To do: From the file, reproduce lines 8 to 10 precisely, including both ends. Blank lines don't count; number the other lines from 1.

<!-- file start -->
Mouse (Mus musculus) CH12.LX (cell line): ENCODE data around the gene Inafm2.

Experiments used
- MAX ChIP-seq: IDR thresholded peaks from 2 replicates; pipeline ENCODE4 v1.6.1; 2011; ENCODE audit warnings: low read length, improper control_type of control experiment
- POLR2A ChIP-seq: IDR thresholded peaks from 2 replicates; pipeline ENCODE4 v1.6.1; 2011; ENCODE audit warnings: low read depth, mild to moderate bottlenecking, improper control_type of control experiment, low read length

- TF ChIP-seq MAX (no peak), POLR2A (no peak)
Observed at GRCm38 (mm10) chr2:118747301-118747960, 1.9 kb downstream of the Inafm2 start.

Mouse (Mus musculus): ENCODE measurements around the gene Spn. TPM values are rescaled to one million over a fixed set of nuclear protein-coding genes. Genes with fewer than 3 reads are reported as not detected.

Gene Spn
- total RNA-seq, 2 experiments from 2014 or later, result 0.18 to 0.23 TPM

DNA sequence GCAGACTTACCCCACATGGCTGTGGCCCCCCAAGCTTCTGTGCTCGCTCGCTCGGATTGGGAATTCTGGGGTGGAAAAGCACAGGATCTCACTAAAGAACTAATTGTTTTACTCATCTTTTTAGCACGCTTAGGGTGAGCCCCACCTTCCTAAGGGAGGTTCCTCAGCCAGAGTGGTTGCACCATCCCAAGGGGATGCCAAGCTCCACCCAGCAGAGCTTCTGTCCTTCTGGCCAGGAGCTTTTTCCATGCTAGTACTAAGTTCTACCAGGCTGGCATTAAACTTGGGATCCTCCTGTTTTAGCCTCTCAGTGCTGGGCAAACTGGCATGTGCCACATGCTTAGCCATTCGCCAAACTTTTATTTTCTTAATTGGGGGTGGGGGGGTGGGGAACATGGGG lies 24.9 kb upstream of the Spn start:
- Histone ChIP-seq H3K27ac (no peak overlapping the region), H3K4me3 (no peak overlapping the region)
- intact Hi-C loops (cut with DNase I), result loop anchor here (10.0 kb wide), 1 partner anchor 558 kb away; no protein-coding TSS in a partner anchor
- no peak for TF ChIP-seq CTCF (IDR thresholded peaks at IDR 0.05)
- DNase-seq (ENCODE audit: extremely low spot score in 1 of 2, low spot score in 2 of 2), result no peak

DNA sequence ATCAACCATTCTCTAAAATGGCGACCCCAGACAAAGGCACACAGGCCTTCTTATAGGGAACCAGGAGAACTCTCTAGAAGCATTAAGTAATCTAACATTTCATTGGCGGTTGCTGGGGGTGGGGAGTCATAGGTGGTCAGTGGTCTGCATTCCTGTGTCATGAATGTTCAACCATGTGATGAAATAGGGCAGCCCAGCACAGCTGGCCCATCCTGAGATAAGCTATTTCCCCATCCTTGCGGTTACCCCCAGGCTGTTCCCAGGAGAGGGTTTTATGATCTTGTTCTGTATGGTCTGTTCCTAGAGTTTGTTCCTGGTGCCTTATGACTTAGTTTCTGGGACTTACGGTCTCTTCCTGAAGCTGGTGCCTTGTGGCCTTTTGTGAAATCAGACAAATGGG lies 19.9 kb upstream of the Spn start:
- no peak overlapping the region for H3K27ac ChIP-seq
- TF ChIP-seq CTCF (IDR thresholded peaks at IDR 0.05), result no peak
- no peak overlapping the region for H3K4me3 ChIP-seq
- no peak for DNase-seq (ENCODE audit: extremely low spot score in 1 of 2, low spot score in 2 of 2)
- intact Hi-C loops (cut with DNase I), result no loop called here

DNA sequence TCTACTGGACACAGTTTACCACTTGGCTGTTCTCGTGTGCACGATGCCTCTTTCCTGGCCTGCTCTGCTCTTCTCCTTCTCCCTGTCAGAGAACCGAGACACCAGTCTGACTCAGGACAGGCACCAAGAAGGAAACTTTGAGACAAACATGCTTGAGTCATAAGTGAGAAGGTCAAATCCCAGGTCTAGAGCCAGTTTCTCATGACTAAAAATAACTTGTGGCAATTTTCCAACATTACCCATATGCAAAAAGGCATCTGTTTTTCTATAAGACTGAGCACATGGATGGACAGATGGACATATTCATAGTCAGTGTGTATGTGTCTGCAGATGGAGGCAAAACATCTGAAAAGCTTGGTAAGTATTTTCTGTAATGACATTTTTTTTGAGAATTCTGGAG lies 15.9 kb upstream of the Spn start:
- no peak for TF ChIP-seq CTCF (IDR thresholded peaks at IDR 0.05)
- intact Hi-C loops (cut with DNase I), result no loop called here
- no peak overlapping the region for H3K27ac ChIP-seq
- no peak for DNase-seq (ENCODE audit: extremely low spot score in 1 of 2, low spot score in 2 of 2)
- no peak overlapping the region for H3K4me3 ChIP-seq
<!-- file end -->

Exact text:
Gene Spn
- total RNA-seq, 2 experiments from 2014 or later, result 0.18 to 0.23 TPM

DNA sequence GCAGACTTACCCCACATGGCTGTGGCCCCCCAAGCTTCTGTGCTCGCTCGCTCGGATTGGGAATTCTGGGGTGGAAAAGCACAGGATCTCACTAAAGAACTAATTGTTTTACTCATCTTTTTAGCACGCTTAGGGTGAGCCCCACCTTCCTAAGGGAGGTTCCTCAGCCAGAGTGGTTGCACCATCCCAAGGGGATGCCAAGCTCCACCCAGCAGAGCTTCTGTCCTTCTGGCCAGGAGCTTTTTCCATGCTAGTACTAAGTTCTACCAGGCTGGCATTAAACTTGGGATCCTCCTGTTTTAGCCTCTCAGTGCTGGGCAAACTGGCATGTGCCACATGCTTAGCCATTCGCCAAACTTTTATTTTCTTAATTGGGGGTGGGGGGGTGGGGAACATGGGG lies 24.9 kb upstream of the Spn start: